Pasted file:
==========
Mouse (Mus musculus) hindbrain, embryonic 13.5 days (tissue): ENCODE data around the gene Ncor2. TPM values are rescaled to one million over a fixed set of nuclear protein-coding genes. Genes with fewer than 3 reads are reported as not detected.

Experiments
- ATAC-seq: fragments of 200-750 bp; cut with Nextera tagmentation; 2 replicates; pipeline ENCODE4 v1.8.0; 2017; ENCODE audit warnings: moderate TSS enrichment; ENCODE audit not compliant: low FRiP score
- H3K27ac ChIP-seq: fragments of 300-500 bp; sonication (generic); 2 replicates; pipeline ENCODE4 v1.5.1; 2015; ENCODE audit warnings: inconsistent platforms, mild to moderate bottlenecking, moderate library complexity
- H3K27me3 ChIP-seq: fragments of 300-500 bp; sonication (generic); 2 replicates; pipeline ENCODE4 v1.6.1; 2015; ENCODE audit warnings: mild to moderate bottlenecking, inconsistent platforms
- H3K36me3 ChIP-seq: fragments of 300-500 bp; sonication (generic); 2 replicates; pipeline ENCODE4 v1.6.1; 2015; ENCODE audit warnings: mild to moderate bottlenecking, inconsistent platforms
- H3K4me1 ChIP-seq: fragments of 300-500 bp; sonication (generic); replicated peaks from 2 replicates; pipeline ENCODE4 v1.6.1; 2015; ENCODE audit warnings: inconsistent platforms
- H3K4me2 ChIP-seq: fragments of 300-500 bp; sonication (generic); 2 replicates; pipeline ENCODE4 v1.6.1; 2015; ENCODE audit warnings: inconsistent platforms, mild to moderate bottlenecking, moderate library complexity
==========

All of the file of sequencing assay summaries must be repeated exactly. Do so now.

Mouse (Mus musculus) hindbrain, embryonic 13.5 days (tissue): ENCODE data around the gene Ncor2. TPM values are rescaled to one million over a fixed set of nuclear protein-coding genes. Genes with fewer than 3 reads are reported as not detected.

Experiments
- ATAC-seq: fragments of 200-750 bp; cut with Nextera tagmentation; 2 replicates; pipeline ENCODE4 v1.8.0; 2017; ENCODE audit warnings: moderate TSS enrichment; ENCODE audit not compliant: low FRiP score
- H3K27ac ChIP-seq: fragments of 300-500 bp; sonication (generic); 2 replicates; pipeline ENCODE4 v1.5.1; 2015; ENCODE audit warnings: inconsistent platforms, mild to moderate bottlenecking, moderate library complexity
- H3K27me3 ChIP-seq: fragments of 300-500 bp; sonication (generic); 2 replicates; pipeline ENCODE4 v1.6.1; 2015; ENCODE audit warnings: mild to moderate bottlenecking, inconsistent platforms
- H3K36me3 ChIP-seq: fragments of 300-500 bp; sonication (generic); 2 replicates; pipeline ENCODE4 v1.6.1; 2015; ENCODE audit warnings: mild to moderate bottlenecking, inconsistent platforms
- H3K4me1 ChIP-seq: fragments of 300-500 bp; sonication (generic); replicated peaks from 2 replicates; pipeline ENCODE4 v1.6.1; 2015; ENCODE audit warnings: inconsistent platforms
- H3K4me2 ChIP-seq: fragments of 300-500 bp; sonication (generic); 2 replicates; pipeline ENCODE4 v1.6.1; 2015; ENCODE audit warnings: inconsistent platforms, mild to moderate bottlenecking, moderate library complexity